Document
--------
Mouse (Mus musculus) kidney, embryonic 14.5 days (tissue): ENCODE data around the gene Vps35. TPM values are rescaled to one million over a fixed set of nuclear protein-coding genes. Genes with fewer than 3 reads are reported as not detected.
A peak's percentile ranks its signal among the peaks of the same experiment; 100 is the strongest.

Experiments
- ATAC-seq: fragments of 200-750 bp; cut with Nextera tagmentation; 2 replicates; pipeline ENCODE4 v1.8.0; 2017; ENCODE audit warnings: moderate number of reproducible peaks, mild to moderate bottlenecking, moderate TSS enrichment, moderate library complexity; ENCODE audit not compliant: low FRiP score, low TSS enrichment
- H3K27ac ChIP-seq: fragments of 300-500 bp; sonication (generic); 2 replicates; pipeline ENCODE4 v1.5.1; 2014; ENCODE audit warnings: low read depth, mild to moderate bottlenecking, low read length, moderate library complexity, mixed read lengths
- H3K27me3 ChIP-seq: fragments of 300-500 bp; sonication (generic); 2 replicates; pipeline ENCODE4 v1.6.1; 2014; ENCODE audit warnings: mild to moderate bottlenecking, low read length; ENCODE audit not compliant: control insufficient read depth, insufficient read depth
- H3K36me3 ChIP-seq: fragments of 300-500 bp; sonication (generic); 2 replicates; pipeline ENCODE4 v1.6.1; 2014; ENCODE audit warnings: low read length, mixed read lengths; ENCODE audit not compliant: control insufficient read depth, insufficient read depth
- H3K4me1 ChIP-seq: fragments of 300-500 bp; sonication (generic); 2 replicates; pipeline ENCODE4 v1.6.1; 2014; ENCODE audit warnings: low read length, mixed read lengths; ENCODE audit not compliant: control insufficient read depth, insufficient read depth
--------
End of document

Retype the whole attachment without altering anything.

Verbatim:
Mouse (Mus musculus) kidney, embryonic 14.5 days (tissue): ENCODE data around the gene Vps35. TPM values are rescaled to one million over a fixed set of nuclear protein-coding genes. Genes with fewer than 3 reads are reported as not detected.
A peak's percentile ranks its signal among the peaks of the same experiment; 100 is the strongest.

Experiments
- ATAC-seq: fragments of 200-750 bp; cut with Nextera tagmentation; 2 replicates; pipeline ENCODE4 v1.8.0; 2017; ENCODE audit warnings: moderate number of reproducible peaks, mild to moderate bottlenecking, moderate TSS enrichment, moderate library complexity; ENCODE audit not compliant: low FRiP score, low TSS enrichment
- H3K27ac ChIP-seq: fragments of 300-500 bp; sonication (generic); 2 replicates; pipeline ENCODE4 v1.5.1; 2014; ENCODE audit warnings: low read depth, mild to moderate bottlenecking, low read length, moderate library complexity, mixed read lengths
- H3K27me3 ChIP-seq: fragments of 300-500 bp; sonication (generic); 2 replicates; pipeline ENCODE4 v1.6.1; 2014; ENCODE audit warnings: mild to moderate bottlenecking, low read length; ENCODE audit not compliant: control insufficient read depth, insufficient read depth
- H3K36me3 ChIP-seq: fragments of 300-500 bp; sonication (generic); 2 replicates; pipeline ENCODE4 v1.6.1; 2014; ENCODE audit warnings: low read length, mixed read lengths; ENCODE audit not compliant: control insufficient read depth, insufficient read depth
- H3K4me1 ChIP-seq: fragments of 300-500 bp; sonication (generic); 2 replicates; pipeline ENCODE4 v1.6.1; 2014; ENCODE audit warnings: low read length, mixed read lengths; ENCODE audit not compliant: control insufficient read depth, insufficient read depth